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  1. Qt
  2. QTBUG-73675

Streamline QML for better toolability and performance



    • strict QML
    • All


      QML needs some changes to the language and a more modular architecture to be ready for smaller devices and to avoid unnecessary complexity as well as common pitfalls for users.

      Architecturally, the current QtQml library needs to be split up into the following parts:

      • Compiler/Code model: This should be used as the base for the QML compiler (currently called qmlcachegen), QtCreator's code model and rewriter, as well as the language server to be written. For this to work, it needs some enhancements: We need to be able to edit the code model and we need to be able to emit C++ code or the modified source code as well as the currently supported bytecode for dynamic execution.
      • JavaScript engine: The full JavaScript engine needs to be an optional component. Simple binding expressions should be supported without the overhead of garbage collection, dynamic typing etc.
      • A runtime library for dynamic execution. This should only be required if you indeed need full JavaScript support or if you are going to dynamically add/remove/change components such as the QML preview does. Otherwise the new version of QML should be compiled to C++ and directly integrated into the application.
      • The object model and binding engine. These will be stripped down as far as possible and integrated into QtCore. QML-style bindings will be available through a C++ API and should be useful also in other contexts.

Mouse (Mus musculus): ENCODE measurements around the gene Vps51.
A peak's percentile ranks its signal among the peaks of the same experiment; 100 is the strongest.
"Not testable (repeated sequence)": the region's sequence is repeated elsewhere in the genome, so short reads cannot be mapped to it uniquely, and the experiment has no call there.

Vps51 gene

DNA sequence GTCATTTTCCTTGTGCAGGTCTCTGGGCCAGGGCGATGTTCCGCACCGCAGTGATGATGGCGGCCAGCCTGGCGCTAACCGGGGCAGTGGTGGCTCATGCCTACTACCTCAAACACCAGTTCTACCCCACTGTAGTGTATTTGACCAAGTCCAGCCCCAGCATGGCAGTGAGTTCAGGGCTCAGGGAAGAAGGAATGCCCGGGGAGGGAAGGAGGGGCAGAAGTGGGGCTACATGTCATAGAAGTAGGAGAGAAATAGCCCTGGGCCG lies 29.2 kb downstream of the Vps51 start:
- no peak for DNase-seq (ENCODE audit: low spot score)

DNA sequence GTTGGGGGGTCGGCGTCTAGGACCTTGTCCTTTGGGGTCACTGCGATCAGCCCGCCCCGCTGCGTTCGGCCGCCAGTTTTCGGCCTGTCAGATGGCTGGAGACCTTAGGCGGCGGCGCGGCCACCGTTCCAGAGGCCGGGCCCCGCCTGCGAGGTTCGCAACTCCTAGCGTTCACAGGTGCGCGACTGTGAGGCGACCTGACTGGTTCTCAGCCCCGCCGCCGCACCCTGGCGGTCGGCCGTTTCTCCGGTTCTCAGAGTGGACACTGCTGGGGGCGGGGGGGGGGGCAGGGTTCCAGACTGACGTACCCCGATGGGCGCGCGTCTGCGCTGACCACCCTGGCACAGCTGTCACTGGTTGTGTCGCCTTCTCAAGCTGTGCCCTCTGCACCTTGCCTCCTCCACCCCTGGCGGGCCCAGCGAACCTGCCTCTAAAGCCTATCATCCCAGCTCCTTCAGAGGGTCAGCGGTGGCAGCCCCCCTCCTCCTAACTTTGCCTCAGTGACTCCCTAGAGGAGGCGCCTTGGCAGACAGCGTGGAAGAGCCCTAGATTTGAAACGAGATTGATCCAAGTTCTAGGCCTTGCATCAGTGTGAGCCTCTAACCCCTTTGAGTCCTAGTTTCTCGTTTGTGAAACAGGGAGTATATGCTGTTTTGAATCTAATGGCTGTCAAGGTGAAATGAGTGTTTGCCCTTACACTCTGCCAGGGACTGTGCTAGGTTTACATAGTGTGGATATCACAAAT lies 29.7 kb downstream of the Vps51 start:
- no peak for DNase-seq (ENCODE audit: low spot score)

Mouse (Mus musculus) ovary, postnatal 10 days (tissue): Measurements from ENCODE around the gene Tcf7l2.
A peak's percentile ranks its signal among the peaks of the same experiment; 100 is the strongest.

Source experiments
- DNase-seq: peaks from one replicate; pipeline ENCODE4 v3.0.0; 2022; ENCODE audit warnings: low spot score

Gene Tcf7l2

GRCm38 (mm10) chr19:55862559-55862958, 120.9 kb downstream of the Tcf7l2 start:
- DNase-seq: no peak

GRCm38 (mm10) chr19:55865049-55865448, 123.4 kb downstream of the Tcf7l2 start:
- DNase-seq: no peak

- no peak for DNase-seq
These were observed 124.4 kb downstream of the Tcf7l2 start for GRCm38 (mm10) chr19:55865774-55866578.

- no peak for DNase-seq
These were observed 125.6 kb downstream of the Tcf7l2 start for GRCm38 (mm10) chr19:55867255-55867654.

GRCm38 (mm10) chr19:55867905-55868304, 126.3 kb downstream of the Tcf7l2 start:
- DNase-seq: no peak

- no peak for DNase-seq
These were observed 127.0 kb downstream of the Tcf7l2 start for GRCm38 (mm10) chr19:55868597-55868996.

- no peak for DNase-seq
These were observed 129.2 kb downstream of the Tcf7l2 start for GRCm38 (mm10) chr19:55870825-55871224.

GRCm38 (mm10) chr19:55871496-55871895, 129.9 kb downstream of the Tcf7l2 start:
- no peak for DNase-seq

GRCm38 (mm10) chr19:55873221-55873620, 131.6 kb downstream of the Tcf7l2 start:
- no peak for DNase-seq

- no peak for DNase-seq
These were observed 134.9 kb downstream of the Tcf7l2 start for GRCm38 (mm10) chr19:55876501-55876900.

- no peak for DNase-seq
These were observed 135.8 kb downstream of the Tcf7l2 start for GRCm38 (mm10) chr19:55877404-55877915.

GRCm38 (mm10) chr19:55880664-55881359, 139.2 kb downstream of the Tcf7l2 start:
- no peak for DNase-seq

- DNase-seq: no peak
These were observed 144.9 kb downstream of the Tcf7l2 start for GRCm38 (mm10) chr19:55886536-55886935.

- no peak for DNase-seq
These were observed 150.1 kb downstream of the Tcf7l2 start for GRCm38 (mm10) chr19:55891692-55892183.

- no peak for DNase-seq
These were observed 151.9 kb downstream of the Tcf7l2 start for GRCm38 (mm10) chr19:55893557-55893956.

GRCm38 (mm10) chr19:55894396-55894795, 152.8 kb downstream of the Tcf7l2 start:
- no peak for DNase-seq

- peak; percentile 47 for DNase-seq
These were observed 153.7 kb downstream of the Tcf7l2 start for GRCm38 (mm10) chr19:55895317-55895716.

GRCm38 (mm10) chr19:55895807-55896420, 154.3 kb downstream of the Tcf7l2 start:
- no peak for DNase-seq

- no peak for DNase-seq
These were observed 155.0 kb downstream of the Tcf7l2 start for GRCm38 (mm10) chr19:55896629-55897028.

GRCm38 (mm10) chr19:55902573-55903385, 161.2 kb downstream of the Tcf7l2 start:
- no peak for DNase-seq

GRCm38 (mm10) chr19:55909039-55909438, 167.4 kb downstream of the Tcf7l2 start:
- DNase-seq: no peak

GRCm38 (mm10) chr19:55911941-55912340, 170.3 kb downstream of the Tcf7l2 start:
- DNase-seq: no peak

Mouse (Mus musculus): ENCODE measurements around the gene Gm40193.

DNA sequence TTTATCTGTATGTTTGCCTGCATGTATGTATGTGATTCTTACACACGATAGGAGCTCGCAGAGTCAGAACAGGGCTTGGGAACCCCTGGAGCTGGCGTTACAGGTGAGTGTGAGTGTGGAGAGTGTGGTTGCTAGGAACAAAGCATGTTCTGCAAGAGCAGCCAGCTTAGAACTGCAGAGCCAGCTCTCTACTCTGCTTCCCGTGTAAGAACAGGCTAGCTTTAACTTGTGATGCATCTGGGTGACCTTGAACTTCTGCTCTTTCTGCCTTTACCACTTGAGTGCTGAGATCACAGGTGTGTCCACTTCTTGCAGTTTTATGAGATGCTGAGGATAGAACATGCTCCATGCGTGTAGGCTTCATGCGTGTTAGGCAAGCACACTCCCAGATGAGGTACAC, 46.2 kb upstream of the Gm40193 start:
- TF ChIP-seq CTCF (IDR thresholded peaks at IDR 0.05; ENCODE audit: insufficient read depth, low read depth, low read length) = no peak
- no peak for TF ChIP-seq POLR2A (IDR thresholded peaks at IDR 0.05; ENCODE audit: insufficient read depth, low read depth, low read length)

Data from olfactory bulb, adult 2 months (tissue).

• The debugging and profiling framework.
      • Some smaller components like item models or worker scripts.

      Furthermore, necessary changes to the QML language need to be identified. The following are already known:

      • The implicit resolution of properties in parent objects needs to be avoided. This will allow us to drop all the component versioning and metaobject revisioning.
      • Context properties need to be avoided. This will simplify a lot of code and improve performance as we won't need to traverse all parent contexts just to find out that a name does not exist.
      • A strict subset of QML shall be strongly typed to facilitate generation of C++ code as well as tooling. The typed properties in QML go a long way already.
      • A simplified binding language based on JavaScript syntax needs to be defined. The language needs to prevent any dynamic allocation of objects. This will allow us to get rid of the garbage collector. In order to fulfill the "strongly typed" requirement we may look at TypeScript or consider the JavaScript "var" as something akin to "auto" in C++.
      • "private" and "public" qualifiers for properties need to be added to facilitate encapsulation.
      • strict QML will do away with any versioning. import statements will state only the name of the module to be imported, not its version. (We might keep the major version in order to allow for things like QtQuick.Controls {1|2}, but that may also be encoded in the name.)

      Note that Qt6 will still have a runtime for dynamic QML. QML code shall be declared as strict using a set of pragmas on a file-by-file base. strict QML can then be compiled to C++. We may provide tooling to automatically detect if QML code follows the requirements for compilation to C++ and advise on or automatically add the pragmas to be used. The qmllint and qmlformat tools may come in handy.


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              ulherman Ulf Hermann
              hakjol Harald Kjølberg (Inactive)
              Vladimir Minenko Vladimir Minenko
              Alex Blasche Alex Blasche
              12 Vote for this issue
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